- Actively follow up any results, referrals or reports that are likely to be clinically significant.
- Have processes that allow tracking of results that are missing as well as those received.
- When referring a patient for investigations, also confirm how you will follow up results.
Doctors are often unsure how far they need to go in following up patients for return appointments, review of test results and specialist referrals. They may also be concerned whether any patient privacy concerns limit the steps they can take to follow up patients. This uncertainty may lead to a missed or delayed diagnosis or other issues for the patient, where recommended investigations are not undertaken, or test results are not communicated.
Following up on referrals and investigations
Practitioners often ask whether they need to follow up all test results and referrals. You are expected to take steps to make sure that investigative tests or referrals are acted upon appropriately and the results communicated in a timely manner.
Patients are entitled to decline to follow advice about further investigations and you are not expected to chase a patient over every routine test result. However, if patients fail to have tests or investigations you have recommended, or to return to receive results, you are expected to make a reasonable attempt to follow up investigations that are likely to be clinically significant. This would involve an assessment of:
- whether the patient’s condition is potentially serious or life-threatening
- the risks to the patient of delaying or not having the test or attending the specialist appointment
- the significance or abnormality of any results or reports.
One key to ensuring appropriate follow-up is having an effective system that allows for different levels of follow-up, depending on the clinical significance of the test and/or results. It should allow you to track:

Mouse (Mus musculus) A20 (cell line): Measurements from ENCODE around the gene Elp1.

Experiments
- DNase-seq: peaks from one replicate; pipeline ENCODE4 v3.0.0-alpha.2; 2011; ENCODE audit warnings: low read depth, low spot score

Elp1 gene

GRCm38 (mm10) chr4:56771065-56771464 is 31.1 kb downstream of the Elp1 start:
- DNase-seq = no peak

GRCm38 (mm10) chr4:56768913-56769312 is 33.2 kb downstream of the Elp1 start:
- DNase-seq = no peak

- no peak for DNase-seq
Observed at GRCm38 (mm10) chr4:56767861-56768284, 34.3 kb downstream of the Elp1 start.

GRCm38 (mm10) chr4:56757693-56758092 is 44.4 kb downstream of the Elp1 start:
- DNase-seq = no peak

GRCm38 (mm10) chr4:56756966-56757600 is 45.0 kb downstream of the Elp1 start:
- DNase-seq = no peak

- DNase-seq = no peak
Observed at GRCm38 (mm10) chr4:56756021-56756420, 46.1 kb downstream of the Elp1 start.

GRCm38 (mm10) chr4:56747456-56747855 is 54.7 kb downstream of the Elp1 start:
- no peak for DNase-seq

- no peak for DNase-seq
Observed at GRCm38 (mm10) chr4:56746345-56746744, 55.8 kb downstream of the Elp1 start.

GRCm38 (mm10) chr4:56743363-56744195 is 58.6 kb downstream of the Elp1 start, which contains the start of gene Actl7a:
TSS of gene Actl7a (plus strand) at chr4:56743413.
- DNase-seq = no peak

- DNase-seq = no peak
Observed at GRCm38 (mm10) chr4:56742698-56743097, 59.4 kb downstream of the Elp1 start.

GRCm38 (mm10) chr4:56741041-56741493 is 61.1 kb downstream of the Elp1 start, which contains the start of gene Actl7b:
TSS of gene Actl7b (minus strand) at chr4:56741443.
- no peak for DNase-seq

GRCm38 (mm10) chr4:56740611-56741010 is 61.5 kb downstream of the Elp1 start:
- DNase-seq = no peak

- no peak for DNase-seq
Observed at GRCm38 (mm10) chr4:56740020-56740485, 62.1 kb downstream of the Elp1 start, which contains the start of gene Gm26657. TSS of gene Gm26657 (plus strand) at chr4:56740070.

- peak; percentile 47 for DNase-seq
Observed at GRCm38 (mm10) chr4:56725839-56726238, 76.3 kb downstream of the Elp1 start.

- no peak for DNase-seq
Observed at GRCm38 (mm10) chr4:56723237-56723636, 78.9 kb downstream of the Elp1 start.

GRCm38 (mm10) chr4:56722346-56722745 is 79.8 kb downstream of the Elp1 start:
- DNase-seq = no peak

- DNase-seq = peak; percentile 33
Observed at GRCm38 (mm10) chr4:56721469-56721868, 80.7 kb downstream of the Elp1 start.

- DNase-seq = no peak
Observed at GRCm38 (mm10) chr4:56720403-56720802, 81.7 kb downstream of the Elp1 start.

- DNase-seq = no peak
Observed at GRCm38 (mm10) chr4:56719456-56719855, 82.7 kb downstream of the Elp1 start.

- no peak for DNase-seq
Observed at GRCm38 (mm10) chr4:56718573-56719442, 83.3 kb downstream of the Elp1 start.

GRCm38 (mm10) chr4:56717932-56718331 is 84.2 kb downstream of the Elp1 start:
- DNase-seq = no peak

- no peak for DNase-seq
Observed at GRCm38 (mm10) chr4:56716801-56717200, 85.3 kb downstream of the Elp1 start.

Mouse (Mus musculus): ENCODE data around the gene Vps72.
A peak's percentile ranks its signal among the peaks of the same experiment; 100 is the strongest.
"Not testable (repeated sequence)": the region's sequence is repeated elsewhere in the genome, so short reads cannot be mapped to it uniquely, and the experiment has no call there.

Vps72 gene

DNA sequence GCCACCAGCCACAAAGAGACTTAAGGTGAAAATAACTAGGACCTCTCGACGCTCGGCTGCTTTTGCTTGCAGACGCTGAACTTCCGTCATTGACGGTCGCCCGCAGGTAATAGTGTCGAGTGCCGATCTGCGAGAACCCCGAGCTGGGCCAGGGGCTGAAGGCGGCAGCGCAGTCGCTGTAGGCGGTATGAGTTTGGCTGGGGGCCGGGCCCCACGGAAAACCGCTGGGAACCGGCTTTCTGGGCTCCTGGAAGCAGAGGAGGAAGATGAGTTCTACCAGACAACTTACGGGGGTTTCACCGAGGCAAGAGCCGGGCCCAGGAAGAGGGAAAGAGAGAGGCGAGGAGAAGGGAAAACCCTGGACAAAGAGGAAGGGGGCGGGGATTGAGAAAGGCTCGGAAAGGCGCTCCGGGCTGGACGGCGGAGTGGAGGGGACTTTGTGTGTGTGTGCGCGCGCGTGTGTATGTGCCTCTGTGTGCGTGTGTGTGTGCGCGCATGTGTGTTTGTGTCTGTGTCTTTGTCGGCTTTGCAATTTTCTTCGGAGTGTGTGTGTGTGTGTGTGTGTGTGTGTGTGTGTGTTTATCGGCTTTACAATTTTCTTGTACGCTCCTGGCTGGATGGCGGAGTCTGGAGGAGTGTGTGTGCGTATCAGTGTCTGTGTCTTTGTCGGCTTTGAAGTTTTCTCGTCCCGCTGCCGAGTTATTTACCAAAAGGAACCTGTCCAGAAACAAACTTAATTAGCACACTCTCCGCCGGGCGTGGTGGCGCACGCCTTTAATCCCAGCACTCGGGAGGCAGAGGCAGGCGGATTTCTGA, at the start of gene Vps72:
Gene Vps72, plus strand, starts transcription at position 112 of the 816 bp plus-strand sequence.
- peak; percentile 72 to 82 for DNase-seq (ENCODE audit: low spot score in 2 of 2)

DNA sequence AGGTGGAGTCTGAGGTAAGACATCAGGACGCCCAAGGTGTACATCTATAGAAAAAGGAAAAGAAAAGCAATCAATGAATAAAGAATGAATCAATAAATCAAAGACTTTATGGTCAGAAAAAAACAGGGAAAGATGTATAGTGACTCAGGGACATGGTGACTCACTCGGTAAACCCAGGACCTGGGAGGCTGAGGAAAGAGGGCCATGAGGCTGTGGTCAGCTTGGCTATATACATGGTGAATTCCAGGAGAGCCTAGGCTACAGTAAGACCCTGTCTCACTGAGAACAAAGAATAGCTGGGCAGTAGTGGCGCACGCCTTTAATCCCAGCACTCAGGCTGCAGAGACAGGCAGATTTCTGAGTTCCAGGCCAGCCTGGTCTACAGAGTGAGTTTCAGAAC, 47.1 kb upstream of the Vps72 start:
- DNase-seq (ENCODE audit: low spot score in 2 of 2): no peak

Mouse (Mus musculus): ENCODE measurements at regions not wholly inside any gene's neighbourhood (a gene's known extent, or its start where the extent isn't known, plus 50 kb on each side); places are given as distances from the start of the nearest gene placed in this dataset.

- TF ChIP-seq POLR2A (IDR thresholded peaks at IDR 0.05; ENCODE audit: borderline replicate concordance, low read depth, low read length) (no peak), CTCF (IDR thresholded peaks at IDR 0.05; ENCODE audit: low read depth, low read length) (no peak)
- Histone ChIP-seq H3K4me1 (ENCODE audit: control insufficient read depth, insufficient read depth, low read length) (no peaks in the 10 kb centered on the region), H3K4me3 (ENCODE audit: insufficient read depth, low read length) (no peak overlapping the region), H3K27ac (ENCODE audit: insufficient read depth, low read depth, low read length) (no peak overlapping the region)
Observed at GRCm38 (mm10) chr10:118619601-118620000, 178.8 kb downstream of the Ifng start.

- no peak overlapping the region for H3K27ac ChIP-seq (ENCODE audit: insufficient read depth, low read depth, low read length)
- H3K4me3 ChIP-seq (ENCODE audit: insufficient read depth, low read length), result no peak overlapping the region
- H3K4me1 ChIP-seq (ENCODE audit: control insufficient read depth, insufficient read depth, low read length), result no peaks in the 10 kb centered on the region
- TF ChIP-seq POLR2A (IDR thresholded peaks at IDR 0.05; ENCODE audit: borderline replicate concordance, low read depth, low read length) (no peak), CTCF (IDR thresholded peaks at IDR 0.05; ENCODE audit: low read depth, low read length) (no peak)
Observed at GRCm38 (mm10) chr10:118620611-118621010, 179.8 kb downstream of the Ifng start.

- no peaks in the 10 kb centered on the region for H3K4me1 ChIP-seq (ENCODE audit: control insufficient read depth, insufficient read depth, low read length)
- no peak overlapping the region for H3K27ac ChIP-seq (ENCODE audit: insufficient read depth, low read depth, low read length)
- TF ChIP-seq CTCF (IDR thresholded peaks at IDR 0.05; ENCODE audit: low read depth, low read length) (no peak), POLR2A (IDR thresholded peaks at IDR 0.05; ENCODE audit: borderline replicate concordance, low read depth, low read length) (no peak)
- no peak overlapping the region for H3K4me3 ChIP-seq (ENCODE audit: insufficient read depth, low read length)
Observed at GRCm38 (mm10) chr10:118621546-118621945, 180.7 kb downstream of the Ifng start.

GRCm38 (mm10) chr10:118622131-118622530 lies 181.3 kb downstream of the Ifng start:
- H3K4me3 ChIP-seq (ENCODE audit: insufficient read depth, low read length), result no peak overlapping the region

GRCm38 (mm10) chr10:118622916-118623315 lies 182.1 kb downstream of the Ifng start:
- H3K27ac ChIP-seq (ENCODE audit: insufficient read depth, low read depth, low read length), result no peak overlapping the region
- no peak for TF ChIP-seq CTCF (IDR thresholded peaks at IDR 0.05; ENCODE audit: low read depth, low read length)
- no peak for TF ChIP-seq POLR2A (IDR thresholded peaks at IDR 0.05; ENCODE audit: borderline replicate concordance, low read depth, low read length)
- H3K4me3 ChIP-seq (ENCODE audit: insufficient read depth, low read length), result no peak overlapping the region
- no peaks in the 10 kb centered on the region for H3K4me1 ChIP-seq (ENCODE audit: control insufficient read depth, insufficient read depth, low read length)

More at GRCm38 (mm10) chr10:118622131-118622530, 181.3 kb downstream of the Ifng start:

- when a clinically significant investigation is ordered, or referral written
- when results or reports are received in the practice
- whether results have been reviewed and clinically significant results actioned (including patients being recalled or advised of the results) within appropriate timeframes
- any missing results – i.e. clinically significant results or reports that were not received within a specified timeframe
- whether results have been incorporated into the patient record.
Ensure your systems and processes address scenarios such as how results will be checked when doctors are away or no longer working in the practice. These are common situations where results can be overlooked and problems arise. Make sure everyone working in the practice, including temporary and locum staff and registrars, understand the processes in place and their role in these processes.
For general practices, the RACGP Standards for General Practice (5th edition) outline in more detail the expectations for managing test results. For specialist practices the RACGP standards are useful in guiding appropriate systems to implement in your practice.
Confirming contact arrangements
Your practice processes should include regularly checking the patient’s contact details to make sure they are current, including confirming with the patient how to best contact them if necessary. For more information please see Avant’s factsheets: Recommendations when using SMS messaging and Email communication with patients.
Ensure patients understand the importance of tests and referrals
Communication with your patient is an important element in ensuring significant test results are not overlooked. Problems can arise due to misunderstandings about the urgency of tests, or how results will be communicated.
When you recommend a patient has a significant test or sees a specialist for investigation, ensure they understand:
- the reason for the test
- why it is important and the potential consequences of not having it done
- how urgent it is or when they should expect to get an appointment